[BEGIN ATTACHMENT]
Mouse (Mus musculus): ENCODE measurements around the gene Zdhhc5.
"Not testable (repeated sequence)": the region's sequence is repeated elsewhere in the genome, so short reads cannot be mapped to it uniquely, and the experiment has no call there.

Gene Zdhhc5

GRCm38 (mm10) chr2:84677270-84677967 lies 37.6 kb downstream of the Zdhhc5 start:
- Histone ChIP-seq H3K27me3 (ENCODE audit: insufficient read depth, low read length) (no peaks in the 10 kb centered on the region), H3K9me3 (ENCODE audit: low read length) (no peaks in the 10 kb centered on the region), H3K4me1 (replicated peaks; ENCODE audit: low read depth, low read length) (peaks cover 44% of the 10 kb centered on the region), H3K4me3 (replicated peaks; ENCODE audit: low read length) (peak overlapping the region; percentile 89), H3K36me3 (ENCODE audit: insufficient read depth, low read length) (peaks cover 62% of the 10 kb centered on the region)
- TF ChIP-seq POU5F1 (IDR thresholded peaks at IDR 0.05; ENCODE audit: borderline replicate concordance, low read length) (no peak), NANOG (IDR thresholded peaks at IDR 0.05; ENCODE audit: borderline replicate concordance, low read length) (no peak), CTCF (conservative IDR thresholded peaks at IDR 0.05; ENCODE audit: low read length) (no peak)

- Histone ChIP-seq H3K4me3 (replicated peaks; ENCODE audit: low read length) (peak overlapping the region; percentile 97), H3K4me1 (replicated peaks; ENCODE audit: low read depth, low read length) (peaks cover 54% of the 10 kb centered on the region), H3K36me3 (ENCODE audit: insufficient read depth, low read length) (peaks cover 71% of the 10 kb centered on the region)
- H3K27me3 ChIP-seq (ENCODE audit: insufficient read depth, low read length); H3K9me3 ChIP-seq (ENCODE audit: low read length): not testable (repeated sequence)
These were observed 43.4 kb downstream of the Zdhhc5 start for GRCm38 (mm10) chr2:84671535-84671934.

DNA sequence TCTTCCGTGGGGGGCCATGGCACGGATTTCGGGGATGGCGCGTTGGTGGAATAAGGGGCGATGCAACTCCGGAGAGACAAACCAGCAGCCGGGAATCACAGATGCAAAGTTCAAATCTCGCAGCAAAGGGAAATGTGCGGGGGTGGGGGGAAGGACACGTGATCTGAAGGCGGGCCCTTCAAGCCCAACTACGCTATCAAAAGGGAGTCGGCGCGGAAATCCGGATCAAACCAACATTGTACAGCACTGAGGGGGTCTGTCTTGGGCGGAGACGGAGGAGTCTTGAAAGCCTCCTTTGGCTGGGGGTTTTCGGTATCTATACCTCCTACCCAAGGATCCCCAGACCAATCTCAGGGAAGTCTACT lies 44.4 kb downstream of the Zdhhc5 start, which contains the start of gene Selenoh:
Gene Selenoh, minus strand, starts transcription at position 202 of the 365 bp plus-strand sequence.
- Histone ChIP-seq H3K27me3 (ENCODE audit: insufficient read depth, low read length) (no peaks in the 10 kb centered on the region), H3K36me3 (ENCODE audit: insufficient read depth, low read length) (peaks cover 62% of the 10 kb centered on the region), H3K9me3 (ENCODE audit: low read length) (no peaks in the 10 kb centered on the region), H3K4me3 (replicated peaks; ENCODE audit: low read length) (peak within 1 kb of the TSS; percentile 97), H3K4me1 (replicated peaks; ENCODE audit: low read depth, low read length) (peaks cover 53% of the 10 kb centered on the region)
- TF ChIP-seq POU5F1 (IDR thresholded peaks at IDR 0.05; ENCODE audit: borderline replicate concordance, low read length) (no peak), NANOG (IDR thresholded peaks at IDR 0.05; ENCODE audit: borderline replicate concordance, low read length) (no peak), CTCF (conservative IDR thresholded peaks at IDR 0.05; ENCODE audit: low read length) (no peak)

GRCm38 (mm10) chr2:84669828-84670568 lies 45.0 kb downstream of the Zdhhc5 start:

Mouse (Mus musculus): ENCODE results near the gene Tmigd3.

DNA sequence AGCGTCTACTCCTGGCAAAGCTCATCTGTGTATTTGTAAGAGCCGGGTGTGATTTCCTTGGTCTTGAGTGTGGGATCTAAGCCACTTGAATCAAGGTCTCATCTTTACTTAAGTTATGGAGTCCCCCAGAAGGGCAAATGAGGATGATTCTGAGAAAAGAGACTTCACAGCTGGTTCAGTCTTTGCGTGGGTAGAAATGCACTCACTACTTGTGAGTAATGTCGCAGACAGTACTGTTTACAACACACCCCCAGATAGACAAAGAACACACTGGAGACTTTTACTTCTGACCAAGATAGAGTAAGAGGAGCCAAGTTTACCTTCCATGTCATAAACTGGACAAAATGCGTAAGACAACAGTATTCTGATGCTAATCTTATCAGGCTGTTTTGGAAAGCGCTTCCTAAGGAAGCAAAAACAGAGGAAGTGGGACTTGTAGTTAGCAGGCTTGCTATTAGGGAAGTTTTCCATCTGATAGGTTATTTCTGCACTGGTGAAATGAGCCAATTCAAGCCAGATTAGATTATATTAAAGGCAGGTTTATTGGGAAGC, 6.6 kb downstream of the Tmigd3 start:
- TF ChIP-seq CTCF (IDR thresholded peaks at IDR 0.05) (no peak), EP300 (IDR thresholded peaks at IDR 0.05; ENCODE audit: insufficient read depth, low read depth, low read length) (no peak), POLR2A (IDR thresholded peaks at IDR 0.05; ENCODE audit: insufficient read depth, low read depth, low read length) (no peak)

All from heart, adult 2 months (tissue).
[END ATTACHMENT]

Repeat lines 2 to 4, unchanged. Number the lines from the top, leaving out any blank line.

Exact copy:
"Not testable (repeated sequence)": the region's sequence is repeated elsewhere in the genome, so short reads cannot be mapped to it uniquely, and the experiment has no call there.

Gene Zdhhc5

GRCm38 (mm10) chr2:84677270-84677967 lies 37.6 kb downstream of the Zdhhc5 start: